Children are more likely to grow up to be involved in bullying if they go to a preschool with youngsters who are mainly from low-income families, new research reveals.
The report, released today, comes from a project that began in 1993 in which almost 500 children were tracked from age 5. This report covers their progress to age 16 but there are plans for a further report when the participants are aged 20.
The "Competent Children, Competent Learners" project found that the quality of teaching at age 5 still influenced children's reading and maths skills 11 years later.
The report indicated children whose mothers were highly educated did better academically at age 16.
Children who went to top preschools - where teachers responded to individual children's needs and frequently joined in activities - also outstripped their peers' achievements in their teenage years.
These results echoed those in reports released when the participants were aged 12 and 14.
New Zealand Council for Educational Research chief researcher Dr Cathy Wylie said the quality of the participants' early childhood education appeared to have an effect on whether they as teenagers experienced "social difficulties", such as bullying others or being bullied, bowing to negative peer pressure or mixing with children who got into trouble.
The report said 16-year-olds with the problems were more likely to have gone to a preschool serving mainly low-income families or families from a wide range of backgrounds.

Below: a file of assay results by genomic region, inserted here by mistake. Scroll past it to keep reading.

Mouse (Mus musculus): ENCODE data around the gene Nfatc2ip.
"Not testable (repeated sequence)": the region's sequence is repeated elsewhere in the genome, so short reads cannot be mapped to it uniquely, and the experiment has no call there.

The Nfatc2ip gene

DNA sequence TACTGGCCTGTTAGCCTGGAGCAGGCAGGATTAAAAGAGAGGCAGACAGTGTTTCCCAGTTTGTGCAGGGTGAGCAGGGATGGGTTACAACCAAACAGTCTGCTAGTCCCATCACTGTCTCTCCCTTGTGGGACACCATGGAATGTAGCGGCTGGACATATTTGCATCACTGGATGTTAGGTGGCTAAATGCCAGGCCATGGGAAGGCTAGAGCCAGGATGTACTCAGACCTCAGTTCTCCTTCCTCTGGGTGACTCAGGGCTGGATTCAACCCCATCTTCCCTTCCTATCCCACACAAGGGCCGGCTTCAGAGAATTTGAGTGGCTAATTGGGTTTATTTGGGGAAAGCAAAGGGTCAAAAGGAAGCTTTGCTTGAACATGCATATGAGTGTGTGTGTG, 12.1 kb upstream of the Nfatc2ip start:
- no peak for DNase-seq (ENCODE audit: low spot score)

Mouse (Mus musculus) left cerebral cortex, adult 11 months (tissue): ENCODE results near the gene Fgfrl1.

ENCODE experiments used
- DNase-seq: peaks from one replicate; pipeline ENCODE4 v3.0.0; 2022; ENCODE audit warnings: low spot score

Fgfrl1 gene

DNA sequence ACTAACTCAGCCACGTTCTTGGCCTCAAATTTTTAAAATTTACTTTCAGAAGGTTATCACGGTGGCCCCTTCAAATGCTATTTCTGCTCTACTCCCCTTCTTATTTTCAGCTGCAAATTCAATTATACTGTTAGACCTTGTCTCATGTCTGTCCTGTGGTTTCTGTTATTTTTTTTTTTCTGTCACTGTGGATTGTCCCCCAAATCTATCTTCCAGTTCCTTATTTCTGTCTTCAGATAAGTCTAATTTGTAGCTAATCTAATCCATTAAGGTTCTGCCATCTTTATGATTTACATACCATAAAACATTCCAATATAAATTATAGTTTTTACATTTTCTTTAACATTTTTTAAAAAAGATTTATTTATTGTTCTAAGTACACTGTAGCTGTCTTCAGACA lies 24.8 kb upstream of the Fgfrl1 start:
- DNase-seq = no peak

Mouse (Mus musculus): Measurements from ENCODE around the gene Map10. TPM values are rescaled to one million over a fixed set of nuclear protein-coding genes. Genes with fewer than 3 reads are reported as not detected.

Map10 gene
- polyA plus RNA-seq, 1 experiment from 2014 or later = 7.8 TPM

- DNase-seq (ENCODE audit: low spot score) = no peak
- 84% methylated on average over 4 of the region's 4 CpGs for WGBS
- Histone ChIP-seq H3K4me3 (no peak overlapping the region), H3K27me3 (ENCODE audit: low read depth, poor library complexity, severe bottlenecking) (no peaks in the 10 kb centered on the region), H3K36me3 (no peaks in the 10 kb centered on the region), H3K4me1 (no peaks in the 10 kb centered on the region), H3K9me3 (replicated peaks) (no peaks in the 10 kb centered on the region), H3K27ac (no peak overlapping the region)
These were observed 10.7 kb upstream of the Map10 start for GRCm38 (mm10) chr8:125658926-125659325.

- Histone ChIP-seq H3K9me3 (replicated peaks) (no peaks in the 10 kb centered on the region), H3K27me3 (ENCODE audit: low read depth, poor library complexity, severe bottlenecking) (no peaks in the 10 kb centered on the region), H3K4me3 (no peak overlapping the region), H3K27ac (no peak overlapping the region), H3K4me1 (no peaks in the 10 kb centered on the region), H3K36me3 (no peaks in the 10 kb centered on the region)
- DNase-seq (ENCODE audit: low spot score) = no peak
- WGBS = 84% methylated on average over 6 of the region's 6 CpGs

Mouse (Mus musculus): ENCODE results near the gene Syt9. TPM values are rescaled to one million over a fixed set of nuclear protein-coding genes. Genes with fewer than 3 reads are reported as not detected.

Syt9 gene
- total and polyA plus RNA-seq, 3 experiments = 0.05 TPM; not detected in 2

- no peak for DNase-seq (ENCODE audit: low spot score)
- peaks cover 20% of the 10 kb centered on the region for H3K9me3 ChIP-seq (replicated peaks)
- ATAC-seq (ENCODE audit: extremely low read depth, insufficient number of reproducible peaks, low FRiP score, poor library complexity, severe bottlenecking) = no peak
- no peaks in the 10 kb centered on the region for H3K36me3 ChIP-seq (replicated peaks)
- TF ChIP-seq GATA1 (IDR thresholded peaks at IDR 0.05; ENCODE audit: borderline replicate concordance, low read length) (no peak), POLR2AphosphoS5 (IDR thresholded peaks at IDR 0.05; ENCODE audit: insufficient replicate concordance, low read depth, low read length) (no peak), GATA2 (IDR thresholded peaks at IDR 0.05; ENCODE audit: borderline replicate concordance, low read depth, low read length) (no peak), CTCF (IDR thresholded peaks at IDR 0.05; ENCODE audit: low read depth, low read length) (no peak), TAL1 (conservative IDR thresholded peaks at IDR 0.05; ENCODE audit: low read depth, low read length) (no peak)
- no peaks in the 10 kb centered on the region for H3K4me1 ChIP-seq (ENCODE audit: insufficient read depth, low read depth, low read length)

A good-quality preschool education provided some protection.
Dr Wylie said facilities serving mainly middle-class families tended to provide greater exposure to print material, such as books and posters, and have more teachers asking open-ended questions.
"[This teaches children] about using language instead of hitting out," Dr Wylie said.
"You are getting more equipped, not just in terms of reading but also in terms of dealing with the world."
At age 5 and 6, the quality of early childhood education centres made just a small difference in students' maths and reading abilities, the study found.
The gap widened as the participants got older, with students who attended top preschools doing 14.5 per cent better at age 14. But that figure reduced to 8 per cent at age 16.
Education Minister Steve Maharey released the report. He said it reaffirmed the Government's commitment to its early childhood education plan, in which it pledged to offer 20 free hours for 3- and 4-year-olds at teacher-led centres.